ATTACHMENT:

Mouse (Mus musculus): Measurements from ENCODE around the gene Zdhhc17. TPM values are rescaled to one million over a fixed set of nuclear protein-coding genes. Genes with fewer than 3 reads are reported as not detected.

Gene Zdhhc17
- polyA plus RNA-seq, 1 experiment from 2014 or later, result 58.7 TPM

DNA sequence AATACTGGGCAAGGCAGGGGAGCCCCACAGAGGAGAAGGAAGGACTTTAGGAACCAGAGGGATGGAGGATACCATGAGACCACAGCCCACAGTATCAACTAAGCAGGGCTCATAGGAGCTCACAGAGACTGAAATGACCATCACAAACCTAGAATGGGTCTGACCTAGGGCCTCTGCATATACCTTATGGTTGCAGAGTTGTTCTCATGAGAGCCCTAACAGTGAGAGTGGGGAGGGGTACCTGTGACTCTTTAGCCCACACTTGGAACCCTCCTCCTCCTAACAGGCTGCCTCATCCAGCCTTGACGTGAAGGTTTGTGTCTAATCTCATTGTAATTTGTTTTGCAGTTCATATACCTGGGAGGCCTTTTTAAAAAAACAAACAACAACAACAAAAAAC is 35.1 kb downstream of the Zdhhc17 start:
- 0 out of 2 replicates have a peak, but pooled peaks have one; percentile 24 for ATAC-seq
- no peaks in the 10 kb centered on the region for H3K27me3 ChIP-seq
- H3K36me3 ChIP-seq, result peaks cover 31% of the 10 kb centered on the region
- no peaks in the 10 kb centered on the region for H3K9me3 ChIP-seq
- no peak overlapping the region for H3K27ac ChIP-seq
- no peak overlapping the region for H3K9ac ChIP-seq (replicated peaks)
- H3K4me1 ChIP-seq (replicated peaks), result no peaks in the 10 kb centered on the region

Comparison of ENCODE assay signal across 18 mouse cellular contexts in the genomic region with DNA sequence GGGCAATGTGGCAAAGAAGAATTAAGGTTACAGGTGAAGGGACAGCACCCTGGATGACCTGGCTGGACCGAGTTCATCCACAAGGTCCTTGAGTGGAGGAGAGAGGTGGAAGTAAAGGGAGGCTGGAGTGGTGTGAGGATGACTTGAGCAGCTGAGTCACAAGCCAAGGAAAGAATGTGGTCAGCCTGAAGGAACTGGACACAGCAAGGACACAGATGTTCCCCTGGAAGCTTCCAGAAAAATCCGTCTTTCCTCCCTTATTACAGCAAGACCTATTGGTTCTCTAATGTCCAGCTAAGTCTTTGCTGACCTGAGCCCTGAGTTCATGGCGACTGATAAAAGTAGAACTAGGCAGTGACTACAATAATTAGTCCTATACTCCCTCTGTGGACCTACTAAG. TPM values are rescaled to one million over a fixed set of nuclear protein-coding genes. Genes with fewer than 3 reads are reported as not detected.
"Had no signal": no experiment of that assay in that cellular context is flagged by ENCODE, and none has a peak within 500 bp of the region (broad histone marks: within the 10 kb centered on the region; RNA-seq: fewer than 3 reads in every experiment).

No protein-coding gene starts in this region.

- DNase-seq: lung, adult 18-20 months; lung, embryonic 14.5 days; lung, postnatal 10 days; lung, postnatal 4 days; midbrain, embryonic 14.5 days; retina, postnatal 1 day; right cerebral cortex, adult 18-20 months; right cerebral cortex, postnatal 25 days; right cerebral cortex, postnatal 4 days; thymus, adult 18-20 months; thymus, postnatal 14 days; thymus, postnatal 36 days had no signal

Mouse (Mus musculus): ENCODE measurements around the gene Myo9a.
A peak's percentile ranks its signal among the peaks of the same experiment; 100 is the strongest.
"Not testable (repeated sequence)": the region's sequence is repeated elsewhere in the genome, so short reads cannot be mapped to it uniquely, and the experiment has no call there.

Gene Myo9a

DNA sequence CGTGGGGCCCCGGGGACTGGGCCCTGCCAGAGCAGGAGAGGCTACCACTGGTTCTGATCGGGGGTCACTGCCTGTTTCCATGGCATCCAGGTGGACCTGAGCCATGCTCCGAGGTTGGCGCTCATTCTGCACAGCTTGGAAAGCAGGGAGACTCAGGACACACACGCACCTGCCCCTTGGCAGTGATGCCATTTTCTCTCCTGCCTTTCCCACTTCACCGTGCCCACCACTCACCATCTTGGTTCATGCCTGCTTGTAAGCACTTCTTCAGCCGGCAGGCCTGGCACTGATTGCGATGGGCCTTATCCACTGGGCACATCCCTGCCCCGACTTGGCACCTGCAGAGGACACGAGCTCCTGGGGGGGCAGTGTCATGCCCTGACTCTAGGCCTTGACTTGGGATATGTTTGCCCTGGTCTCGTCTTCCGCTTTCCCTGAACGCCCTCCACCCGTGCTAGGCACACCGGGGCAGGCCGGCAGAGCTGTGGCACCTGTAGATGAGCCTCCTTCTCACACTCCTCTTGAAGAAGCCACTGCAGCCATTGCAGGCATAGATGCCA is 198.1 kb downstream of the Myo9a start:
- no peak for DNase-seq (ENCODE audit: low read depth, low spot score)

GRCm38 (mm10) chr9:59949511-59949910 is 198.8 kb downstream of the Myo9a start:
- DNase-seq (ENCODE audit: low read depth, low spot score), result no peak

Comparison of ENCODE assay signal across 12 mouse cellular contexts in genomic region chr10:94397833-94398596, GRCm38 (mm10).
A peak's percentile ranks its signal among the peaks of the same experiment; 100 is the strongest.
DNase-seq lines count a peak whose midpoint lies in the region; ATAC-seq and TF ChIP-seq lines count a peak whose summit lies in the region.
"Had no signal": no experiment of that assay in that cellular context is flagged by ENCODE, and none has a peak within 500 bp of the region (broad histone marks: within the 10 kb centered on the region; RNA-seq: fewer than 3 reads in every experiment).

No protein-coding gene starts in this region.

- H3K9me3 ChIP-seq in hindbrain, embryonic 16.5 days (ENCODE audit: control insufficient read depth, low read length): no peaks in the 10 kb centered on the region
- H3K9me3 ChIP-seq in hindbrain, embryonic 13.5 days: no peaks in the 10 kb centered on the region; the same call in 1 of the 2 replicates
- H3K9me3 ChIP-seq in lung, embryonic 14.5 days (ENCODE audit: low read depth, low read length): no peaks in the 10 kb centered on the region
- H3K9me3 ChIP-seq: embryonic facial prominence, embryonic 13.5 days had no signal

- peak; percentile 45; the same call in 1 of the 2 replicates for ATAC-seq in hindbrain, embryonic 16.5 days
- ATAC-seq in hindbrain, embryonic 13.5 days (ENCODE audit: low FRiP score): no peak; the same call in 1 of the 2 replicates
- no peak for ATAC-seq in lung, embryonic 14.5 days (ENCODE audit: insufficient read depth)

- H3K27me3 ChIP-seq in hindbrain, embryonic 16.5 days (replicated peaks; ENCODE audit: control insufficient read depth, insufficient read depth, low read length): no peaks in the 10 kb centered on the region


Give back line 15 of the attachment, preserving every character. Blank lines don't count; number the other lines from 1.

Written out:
- DNase-seq: lung, adult 18-20 months; lung, embryonic 14.5 days; lung, postnatal 10 days; lung, postnatal 4 days; midbrain, embryonic 14.5 days; retina, postnatal 1 day; right cerebral cortex, adult 18-20 months; right cerebral cortex, postnatal 25 days; right cerebral cortex, postnatal 4 days; thymus, adult 18-20 months; thymus, postnatal 14 days; thymus, postnatal 36 days had no signal